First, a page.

You may also notice that this blog often redirects links to BibleGateway.com, which offers free access to the Bible in many, many languages, often with multiple options for different translation philosophies in just one language! The internet has greatly increased multi-lingual accessibility to God's word and made that access easy and user-friendly.

But whlie these facts are amazing, there are still a staggering number of languages without God's word. While our video (above) cited about 6500, other sources like Ethnologue posit about 7111. And while only 23 languages can cover about half of the world's population, there are still people who are members of much smaller language groups. Jesus preached that the Kingdom of God would be for all peoples of the world, but there are many people today who cannot easily learn about Jesus in their own language.

God may again give the gift of other tongues to his followers in order to spread the message of Jesus. But right now, Christians who have mastered their native language, speak more than one language, or who are able to learn a new language have valuable gifts for reaching the world with the gospel. The discipline of Linguistics may be an important and desirable field of study for people who want to take the mission of global Christianity and contextually-appropriate missions seriously.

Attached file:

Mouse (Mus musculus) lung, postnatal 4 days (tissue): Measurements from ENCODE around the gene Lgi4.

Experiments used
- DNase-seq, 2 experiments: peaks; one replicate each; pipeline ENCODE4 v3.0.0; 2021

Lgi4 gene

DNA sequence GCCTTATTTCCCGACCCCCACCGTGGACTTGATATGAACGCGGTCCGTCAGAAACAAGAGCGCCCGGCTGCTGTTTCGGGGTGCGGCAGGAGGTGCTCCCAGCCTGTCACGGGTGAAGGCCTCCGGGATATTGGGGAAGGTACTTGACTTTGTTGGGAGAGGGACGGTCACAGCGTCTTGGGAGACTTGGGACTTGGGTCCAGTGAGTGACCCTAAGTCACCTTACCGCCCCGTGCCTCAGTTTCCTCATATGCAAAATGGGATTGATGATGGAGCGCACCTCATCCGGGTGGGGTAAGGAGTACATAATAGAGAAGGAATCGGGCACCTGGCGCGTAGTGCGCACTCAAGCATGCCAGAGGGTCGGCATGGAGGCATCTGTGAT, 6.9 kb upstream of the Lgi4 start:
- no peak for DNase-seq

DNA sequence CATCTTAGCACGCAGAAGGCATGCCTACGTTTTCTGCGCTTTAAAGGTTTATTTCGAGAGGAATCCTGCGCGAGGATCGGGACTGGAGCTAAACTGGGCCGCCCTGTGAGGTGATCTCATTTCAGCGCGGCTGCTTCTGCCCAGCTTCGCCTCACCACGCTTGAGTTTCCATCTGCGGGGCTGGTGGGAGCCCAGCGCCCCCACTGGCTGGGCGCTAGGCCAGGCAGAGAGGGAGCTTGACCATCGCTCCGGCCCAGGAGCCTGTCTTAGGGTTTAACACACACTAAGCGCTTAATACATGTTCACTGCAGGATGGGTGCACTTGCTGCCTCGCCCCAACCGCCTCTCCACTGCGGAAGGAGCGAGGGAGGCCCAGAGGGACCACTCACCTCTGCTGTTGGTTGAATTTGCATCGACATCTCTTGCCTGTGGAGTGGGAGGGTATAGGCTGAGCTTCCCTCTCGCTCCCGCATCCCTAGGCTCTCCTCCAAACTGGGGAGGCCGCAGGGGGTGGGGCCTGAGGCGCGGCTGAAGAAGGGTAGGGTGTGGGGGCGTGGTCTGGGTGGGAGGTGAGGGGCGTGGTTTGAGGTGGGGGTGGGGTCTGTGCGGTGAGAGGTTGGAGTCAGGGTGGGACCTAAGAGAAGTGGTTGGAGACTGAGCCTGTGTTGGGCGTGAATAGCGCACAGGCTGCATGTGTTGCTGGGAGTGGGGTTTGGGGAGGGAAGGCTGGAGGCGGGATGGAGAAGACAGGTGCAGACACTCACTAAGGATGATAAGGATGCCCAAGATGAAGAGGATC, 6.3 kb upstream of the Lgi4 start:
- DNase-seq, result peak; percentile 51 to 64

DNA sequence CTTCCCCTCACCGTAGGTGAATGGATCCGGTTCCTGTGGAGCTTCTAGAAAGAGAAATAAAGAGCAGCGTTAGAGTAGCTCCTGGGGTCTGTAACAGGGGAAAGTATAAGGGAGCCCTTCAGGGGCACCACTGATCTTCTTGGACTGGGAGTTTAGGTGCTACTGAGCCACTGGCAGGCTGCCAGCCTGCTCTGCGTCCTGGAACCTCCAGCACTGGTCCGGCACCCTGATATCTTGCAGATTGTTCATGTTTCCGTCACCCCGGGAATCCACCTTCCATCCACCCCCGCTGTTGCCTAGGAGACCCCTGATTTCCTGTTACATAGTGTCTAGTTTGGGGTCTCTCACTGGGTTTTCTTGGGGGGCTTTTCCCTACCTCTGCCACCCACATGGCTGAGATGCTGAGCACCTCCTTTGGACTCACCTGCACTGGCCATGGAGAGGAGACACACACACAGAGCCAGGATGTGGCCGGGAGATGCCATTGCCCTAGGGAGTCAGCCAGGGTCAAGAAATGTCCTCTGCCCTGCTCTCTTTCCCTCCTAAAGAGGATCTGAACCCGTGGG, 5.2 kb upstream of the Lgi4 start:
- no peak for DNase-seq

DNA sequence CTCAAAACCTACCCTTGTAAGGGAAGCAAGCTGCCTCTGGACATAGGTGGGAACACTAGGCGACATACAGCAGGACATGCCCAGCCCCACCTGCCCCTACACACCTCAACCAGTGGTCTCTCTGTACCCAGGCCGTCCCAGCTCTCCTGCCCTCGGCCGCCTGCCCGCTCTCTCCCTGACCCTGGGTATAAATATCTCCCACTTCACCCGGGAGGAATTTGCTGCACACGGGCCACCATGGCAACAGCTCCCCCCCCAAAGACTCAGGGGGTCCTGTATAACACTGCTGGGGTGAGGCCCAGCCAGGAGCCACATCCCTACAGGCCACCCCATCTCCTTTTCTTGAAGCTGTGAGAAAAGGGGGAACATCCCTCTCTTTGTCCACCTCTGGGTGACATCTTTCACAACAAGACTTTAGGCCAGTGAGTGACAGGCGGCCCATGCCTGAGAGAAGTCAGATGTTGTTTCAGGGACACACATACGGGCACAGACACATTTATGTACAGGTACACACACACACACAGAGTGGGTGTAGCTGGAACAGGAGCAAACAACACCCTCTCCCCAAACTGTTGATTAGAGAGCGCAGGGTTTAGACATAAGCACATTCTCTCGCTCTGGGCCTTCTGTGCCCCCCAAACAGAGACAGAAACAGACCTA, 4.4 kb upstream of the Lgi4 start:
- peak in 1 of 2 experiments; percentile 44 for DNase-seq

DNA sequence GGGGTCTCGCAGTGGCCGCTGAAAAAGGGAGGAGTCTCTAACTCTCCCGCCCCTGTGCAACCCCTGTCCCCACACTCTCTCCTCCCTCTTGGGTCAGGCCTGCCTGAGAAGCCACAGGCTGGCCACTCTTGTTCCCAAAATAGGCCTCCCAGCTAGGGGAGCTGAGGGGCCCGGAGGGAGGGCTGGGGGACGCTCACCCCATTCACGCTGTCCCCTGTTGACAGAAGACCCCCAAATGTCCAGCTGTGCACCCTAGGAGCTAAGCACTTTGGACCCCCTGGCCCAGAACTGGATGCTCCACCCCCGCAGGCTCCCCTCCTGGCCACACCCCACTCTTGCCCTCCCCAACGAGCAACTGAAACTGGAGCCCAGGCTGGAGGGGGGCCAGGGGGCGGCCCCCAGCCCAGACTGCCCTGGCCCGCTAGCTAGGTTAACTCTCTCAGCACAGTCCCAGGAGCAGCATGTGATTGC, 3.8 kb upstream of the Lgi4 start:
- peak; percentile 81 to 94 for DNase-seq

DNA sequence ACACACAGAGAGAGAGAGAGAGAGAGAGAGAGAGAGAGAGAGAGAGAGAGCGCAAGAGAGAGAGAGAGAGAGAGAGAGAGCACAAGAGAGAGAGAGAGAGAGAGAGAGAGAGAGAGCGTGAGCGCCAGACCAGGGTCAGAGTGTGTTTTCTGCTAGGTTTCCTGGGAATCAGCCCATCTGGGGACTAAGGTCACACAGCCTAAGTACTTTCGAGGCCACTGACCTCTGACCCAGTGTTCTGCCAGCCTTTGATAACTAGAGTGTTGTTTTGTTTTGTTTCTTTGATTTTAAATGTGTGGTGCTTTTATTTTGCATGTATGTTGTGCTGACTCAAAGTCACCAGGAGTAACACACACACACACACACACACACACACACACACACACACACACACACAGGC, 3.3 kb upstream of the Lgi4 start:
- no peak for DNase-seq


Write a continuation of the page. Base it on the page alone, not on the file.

Language will always be a crucial part of the mission of God. How do you see God using language to reach the world?

Questions:

  • How many languages do you know? No matter your answer - is there any language you have always wanted to learn?
    • Do you now anyone who is fluent in sign language?
  • Read Genesis 11:1-9. What interesting change in technology takes place in verse 3? What effect would this have had on Babel's influence among other societies? How would it affect their building abilities? And how would doing this prevent them from being "scattered" over the earth?
    • Read Genesis 10:8-12. What other name for Babel - a city built by Nimrod - do we see here?
    • Briefly look over the rest of chatper 10: What is being described here? Describe the relationship between Genesis 10 and 11.
  • Read Acts 2:1-21. What happens among these Israelites that begins to reverse the effect of Babel?
    • Note the many places that the travellers in Jerusalem came from. Knowing that this group of people remains in Jerusalem, forms a church, and is later chased away from Jerusalem (Acts 8:1) what does it imply about the reach the gospel could have now?
    • Look closely at verses 4, 7, 8, and 11. Does it seem like this gift of tongues is a miracle of speaking (i.e. the disciples suddenly could speak new languages) or a miracle of hearing (i.e. the disciples simply spoke normally and the people around them heard them in different languages)?
    • Is there anything in the context here that suggests that the disciples were speaking in a "heavenly" language that no one could understand?
    • Check this experience in Acts 2 against 1 Corinthians 14:1-25. What does Paul say about the use of "tongues" or other languages in Church services? What about if this is given as a supernatural gift?
  • Read Acts 21:27-22:29. How did language factor into this story? How did Paul use his knowledge of multiple languages to manage a difficult situation?
  • Read Revelation 14:6-7. In this passage, who does the Gospel get preached to?
  • Read Revelation 5:1-10. Based on the description given by the heavenly beings, how does language factor into the number of people Jesus died for?
    • Reflect on the connection between these ideas: Jesus died for the sins of people in every language group. And yet, there are some people groups who still have no access to the gospel of Jesus in their own language. What are the implications of this? What actions might that motivate us towards?